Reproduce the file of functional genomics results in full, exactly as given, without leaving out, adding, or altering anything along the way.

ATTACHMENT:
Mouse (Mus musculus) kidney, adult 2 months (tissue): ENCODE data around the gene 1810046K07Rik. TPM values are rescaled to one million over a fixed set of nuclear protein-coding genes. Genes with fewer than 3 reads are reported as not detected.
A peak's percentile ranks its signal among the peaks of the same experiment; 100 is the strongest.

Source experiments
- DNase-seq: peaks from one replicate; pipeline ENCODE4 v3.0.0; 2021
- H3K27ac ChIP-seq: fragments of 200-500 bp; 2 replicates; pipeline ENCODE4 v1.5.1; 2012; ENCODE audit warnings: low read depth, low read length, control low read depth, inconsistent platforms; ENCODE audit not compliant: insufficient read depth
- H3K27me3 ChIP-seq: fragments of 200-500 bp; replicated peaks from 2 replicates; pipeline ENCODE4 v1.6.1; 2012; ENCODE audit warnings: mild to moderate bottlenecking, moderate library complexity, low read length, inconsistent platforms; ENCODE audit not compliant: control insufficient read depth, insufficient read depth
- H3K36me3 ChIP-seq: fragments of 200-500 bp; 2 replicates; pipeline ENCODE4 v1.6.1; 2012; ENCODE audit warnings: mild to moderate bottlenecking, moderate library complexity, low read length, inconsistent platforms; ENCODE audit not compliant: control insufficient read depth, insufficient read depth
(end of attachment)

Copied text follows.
Mouse (Mus musculus) kidney, adult 2 months (tissue): ENCODE data around the gene 1810046K07Rik. TPM values are rescaled to one million over a fixed set of nuclear protein-coding genes. Genes with fewer than 3 reads are reported as not detected.
A peak's percentile ranks its signal among the peaks of the same experiment; 100 is the strongest.

Source experiments
- DNase-seq: peaks from one replicate; pipeline ENCODE4 v3.0.0; 2021
- H3K27ac ChIP-seq: fragments of 200-500 bp; 2 replicates; pipeline ENCODE4 v1.5.1; 2012; ENCODE audit warnings: low read depth, low read length, control low read depth, inconsistent platforms; ENCODE audit not compliant: insufficient read depth
- H3K27me3 ChIP-seq: fragments of 200-500 bp; replicated peaks from 2 replicates; pipeline ENCODE4 v1.6.1; 2012; ENCODE audit warnings: mild to moderate bottlenecking, moderate library complexity, low read length, inconsistent platforms; ENCODE audit not compliant: control insufficient read depth, insufficient read depth
- H3K36me3 ChIP-seq: fragments of 200-500 bp; 2 replicates; pipeline ENCODE4 v1.6.1; 2012; ENCODE audit warnings: mild to moderate bottlenecking, moderate library complexity, low read length, inconsistent platforms; ENCODE audit not compliant: control insufficient read depth, insufficient read depth